The National Human Rights Commission (NHRC) in a report flagged the “inhuman and deplorable” condition of all 46 government-run mental healthcare institutions across the country. The NHRC’s observations were made after visits to all operational government facilities, to assess the implementation of the Mental Healthcare Act (MHA), 2017.



  • MHA’s predecessor – the Mental Healthcare Act, 1987, prioritised the institutionalisation of mentally-ill people and did not afford any rights to the patient.
  • It also provided disproportionate authority to judicial officers and mental health establishments to authorise long-stay admissions against the informed consent of the individual.
  • The 1987 Act embodied the ethos of the colonial-era Indian Lunacy Act, 1912, which linked criminality and madness.
  • Hence, the intention was never to define illness but to protect social order, which —
      • Not only violates Article 21 of the Indian Constitution which protects personal liberty,
      • But it also indicates a failure of the government(s) to discharge the obligation under various UN Conventions (ratified by India) relating to rights of persons with disabilities.
  • The MHA 2017 was a watershed moment for the right to health movement in India, after the enactment of the Rights of Persons with Disabilities Act of 2016.
  • This was the first time a psychosocial approach (not only a psychiatric approach) to mental healthcare was adopted and has shifted from providing only treatment to centring the rights and the will of the person.


Features of MHA 2017

  • It discourages long-term institutionalisation of patients and reaffirms the rights of people to live independently and within communities.
  • The government was made responsible for creating opportunities to access less restrictive options for community living – such as halfway homes, rehab homes, etc.
  • The Act also discourages using physical restraints (such as chaining), objects to unmodified electro-convulsive therapy (ECT).
  • It pushes for the rights to hygiene, sanitation, food, recreation, privacy, and infrastructure and recognises that people have a capacity of their own (unless proven otherwise).
  • It also empowers people to make “advance directives” and can nominate a representative for themselves.



  • According to a 2018 report, almost 36.25% of residential service users at state psychiatric facilities were found to be living for one year or more in these facilities.
  • The main reasons are —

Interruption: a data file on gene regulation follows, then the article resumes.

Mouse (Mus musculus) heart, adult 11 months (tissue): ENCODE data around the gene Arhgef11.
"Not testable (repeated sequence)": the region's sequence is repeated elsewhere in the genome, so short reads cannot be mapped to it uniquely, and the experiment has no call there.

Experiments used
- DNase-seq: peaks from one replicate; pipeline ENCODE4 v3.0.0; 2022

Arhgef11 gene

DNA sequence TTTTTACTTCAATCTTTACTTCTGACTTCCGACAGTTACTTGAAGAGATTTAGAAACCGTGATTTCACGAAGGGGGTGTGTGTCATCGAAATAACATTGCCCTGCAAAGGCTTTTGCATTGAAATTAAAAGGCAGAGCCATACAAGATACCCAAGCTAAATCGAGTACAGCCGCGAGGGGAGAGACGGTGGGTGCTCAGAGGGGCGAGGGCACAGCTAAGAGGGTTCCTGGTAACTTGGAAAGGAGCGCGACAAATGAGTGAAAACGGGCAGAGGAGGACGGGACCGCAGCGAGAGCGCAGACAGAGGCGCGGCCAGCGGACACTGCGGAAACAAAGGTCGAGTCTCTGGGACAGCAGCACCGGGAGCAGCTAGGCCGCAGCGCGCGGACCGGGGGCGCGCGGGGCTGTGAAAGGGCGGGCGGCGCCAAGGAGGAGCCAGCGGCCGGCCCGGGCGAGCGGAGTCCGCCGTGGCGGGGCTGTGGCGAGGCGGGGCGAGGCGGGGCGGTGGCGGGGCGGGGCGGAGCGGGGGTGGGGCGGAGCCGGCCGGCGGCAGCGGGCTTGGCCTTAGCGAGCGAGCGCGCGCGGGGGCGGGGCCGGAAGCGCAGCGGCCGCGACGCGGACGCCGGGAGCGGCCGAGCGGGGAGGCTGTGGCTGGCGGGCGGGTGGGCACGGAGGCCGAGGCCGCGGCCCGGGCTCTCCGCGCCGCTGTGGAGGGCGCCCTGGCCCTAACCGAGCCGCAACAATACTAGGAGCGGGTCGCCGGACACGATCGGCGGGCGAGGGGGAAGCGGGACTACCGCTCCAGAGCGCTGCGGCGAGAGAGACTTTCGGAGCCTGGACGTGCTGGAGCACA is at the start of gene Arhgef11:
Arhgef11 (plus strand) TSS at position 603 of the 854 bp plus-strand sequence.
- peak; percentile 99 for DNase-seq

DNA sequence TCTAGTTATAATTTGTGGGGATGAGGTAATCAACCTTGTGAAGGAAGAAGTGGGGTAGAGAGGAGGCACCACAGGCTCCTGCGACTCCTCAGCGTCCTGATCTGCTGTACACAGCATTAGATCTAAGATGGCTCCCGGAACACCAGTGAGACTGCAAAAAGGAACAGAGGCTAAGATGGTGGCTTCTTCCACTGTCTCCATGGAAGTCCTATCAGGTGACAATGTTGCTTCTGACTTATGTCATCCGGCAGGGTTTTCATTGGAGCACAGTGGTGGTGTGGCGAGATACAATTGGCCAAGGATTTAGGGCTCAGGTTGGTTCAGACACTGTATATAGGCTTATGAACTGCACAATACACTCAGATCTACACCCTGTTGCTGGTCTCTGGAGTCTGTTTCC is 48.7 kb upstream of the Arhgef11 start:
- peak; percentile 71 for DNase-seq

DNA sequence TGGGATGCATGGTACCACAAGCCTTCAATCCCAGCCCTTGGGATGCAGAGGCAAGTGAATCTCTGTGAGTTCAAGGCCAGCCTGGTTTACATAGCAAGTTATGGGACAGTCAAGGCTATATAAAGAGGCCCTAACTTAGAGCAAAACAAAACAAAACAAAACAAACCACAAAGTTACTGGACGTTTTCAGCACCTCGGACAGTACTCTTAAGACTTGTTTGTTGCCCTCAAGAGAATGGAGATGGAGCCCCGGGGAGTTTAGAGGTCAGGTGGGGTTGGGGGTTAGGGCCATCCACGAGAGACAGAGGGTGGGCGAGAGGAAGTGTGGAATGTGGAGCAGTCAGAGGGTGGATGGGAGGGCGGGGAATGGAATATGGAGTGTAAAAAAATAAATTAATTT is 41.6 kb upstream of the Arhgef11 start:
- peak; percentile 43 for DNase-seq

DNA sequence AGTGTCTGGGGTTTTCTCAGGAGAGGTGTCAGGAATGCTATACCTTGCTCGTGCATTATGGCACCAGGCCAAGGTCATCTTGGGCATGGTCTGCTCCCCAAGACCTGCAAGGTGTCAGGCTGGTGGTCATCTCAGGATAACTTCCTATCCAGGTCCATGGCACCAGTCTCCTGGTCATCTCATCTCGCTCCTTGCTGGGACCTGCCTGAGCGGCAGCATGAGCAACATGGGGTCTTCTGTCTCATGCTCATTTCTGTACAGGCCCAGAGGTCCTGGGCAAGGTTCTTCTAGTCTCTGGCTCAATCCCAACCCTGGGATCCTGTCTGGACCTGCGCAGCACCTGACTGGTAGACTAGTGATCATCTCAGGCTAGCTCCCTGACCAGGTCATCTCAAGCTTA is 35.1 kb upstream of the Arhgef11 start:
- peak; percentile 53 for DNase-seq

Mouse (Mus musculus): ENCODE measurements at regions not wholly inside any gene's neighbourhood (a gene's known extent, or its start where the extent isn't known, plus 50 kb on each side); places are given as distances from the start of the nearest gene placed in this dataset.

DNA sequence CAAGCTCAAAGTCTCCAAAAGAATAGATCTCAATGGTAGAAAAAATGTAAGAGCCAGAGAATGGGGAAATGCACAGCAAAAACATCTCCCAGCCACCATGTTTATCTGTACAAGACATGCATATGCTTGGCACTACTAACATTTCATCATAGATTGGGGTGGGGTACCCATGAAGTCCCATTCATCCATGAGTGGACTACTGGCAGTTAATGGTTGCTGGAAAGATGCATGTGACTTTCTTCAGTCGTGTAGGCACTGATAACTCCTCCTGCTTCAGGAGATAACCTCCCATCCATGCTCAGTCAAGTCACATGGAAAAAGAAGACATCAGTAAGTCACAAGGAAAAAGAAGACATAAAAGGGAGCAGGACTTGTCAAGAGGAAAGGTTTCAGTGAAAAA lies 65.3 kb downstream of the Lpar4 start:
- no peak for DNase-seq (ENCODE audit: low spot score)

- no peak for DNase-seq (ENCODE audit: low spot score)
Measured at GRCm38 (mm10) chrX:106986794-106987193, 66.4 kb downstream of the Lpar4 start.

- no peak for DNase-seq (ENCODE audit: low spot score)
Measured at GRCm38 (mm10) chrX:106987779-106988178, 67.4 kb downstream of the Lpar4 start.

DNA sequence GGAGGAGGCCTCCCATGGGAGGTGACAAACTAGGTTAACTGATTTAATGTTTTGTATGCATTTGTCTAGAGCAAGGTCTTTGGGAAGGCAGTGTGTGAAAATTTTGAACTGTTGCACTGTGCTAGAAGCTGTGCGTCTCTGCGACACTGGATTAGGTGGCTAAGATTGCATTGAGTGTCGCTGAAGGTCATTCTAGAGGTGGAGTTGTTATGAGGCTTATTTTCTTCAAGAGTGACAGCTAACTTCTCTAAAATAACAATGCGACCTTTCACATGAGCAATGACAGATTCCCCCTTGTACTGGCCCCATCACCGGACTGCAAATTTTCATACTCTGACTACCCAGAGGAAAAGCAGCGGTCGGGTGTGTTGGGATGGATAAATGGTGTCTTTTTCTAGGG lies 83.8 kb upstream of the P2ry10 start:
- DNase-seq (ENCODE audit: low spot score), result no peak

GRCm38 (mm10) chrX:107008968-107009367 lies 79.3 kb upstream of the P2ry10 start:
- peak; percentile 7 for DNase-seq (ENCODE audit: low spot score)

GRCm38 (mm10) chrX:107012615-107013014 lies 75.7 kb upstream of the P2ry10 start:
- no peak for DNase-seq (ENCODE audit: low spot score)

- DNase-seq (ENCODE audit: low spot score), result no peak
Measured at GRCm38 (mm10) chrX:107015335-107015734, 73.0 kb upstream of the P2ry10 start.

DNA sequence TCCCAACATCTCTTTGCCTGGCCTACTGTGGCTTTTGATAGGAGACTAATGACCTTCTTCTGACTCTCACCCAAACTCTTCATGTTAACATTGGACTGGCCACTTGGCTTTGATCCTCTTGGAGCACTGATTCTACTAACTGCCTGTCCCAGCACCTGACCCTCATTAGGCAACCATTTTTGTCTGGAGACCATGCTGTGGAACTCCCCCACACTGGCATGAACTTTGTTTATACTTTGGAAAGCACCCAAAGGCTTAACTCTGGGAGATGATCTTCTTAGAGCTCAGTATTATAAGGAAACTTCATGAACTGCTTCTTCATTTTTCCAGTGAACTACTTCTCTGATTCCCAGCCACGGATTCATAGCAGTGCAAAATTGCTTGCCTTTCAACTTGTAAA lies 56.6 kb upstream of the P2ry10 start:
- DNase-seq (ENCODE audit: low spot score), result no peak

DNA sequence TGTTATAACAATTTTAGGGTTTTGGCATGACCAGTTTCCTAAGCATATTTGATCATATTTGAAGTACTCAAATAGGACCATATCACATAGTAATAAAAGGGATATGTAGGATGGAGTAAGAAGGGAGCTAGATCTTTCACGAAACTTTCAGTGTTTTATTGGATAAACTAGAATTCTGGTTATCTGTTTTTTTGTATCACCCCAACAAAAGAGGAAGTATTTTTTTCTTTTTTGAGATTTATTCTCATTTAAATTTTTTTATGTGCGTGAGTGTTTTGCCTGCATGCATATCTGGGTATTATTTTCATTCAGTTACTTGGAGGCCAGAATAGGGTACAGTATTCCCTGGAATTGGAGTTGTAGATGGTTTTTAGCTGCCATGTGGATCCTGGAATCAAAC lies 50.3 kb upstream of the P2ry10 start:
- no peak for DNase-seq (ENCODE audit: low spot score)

• Non-compliance to MHA regulations,
      • Absence of community-based services, and
      • Social stigma that looks at a person with mental illness as a “criminal” deserving of incarceration.
  • Under the MHA, all States are required to establish a State Mental Health Authority and Mental Health Review Boards (MHRBs), to oversee the functioning of the mental healthcare institutes. In a majority of the States, these bodies are yet to be established or remain defunct, which makes redressal in case of rights violations difficult.
  • In 2022, the Bombay HC held that mental healthcare institutes do not routinely assess the condition of patients to ascertain if they can be discharged.
  • Poor budgetary allocation and utilisation of funds further create a scenario where shelter homes remain under-equipped, understaffed, service providers are not adequately trained, etc.
  • People are either put in these establishments by families or through the police and judiciary. In many cases, families refuse to take them because of the social stigma.
  • Gender discrimination plays a role here, as women are more likely to be abandoned due to family disruption, marital discords and violence in intimate relationships.
  • The dearth of alternative community-based services and socio-economic opportunities further complicates access to rehabilitation.


What should be done?

  • The State Mental Health Authority should meet at least four times (as mandated under the Act), to oversee that the entire mental healthcare system is functioning effectively.
  • The model of reintegration and recovery (needs to be replicated elsewhere) —
      • Chennai’s Institute of Mental Health launched five halfway homes, where people can access the confidence and skills needed to manage themselves outside a structured institution.
      • Kerala has also started half-way homes and community living centres, providing rehabilitation to people who are abandoned by family members.
  • The need of the hour is to implement rights and recovery-based approaches to change attitudes and practices on the ground.


SourceThe Hindu


QUESTION – The Mental Healthcare Act 2017 was intended to overcome the shortcomings of its predecessor but the recent report of National Human Rights Commission has highlighted that it has its own set of challenges. Discuss the issue in brief and suggest a way forward.